CMT or Charcot-Marie-Tooth is the most commonly inherited peripheral neuropathy. It affects over 155,000 Americans (as many as MS).  It is a disease of the nerves that control the muscles. It is slowly progressive, causing loss of normal function and or sensation in the lower legs/feet and arms/hands.

Symptoms include; muscle wasting in the lower legs and feet leading to foot drop, poor balance and gait problems Atrophy in the hands causes difficulty with manual dexterity.

Structural foot deformities such as high arches and hammer toes are common.

Poor tolerance for cool or cold temperatures and many people have chronically cold hands and feet.

Additional symptoms may include fatigue, sleep apnea, breathing difficulties and hearing loss.

Additional Link
Follow CMT affected Paratriathlete Timmy Dixon
http://cmtamputee.wordpress.com/

Keywords: Running, Running and CMT, triathlon, triathlon and CMT, athlete and CMT, cycling and CMT, paratriathlon, challenged athlete, Team CMT, Running for My Life-Winning for CMT. Hereditary Neuropathy, Charcot-Marie-Tooth.
CMT and running, CMT and triathlon, CMT and athlete, Charcot-Marie-Tooth and running, Charcot-Marie-Tooth and triathlon, Team USA and Team CMT, Running for my life-Winning for CMT, CMT athlete, athlete and CMT, triathlete and CMT, Boston Marathon Bombing

Sunday, March 13, 2016

Skillet Sunday- Dan Dan Noodles



8 ounces dried thin lo mein wheat noodles
1 tablespoons minced fresh ginger
1 tablespoons cornstarch
2 tablespoons soy sauce
2/3 cup chicken broth
1/2 lb ground turkey
2 tablespoons crunchy peanut butter
2 tablespoons rice wine vinegar
2 tablespoons sesame oil
2 tablespoons grape seed oil
1/2 cup sliced green onions
1/2 lb sugar snap peas
1 red or orange bell pepper.
2 teaspoons red pepper flakes

Bring a pot of water to boil.  Add noodles and cook according to package directions.  Drain and rinse with cold water.

Combine ginger, cornstarch, soy sauce, broth, peanut butter, and sesame oil. St aside.

Add grape seed oil to wok.  Heat so oil is hot. Add ground turkey and onion. Cook until meat is no longer pink. Add sauce mixture. Add noodles and heat through. Add peppers and peas.
Sprinkle with crushed red peppers and additional green onions.

Serves 6

*****************

Chris Wodke
Founder & Manager Team CMT
www.run4cmt.com

Chris is a triathlete and long distance runner. She is a three time participant of the Boston Marathon.  In 2012 she finished 2nd at Boston in the Mobility Impaired Division. She was on the course in 2013 when the bombs exploded.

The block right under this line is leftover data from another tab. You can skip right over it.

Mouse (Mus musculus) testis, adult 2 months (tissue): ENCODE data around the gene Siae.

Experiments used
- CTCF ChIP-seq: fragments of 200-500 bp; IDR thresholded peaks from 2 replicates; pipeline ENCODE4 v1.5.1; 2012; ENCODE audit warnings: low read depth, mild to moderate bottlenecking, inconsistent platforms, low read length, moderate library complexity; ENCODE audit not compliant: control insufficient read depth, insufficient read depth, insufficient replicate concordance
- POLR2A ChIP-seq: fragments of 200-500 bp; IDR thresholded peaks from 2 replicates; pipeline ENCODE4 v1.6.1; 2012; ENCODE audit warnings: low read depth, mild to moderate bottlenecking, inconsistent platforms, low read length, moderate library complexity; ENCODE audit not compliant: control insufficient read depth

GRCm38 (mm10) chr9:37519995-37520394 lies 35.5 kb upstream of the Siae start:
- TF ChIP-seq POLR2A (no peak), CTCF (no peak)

She has appeared three times at the Paratriathlon National Triathlon Sprint Championship. She was the 2012 and 2014 National Champion Paratriathlon Open Division Champion.

In 2014 she was the PC Open Champion at the Duathlon National Championship. She has qualified to represent Team USA at the Aquathon ITU World Championship in Chicago in 2015 and 2016

 In 2014 she represented  the U.S. as a paratriathlete at the Pan-American Triathlon Championship in Dallas, Texas.

She travels around the country raising awareness of CMT.

She is the author of the book, “Running for My Life” that details her experience as a CMT affected athlete.

You may visit her author page at:
http://www.amazon.com/Christine-Wodke/e/B00IJ02HX6


Team CMT is a group of athletes and supporters working to raise awareness and to find a cure for CMT. We have 176 members in 31 states. We also have members in Australia, England,Scotland, Canada, Vietnam, Turkey, Finland, Scotland, France and Iran. If you wish to join us visit our web site; www.run4cmt.com or www.hnf-cure.org


CMT or Charcot-Marie-Tooth is the most commonly inherited peripheral neuropathy. It affects over 155,000 Americans (as many as MS).  It is a disease of the nerves that control the muscles. It is slowly progressive, causing loss of normal function and or sensation in the lower legs/feet and arms/hands.

Symptoms include; muscle wasting in the lower legs and feet leading to foot drop, poor balance and gait problems Atrophy in the hands causes difficulty with manual dexterity.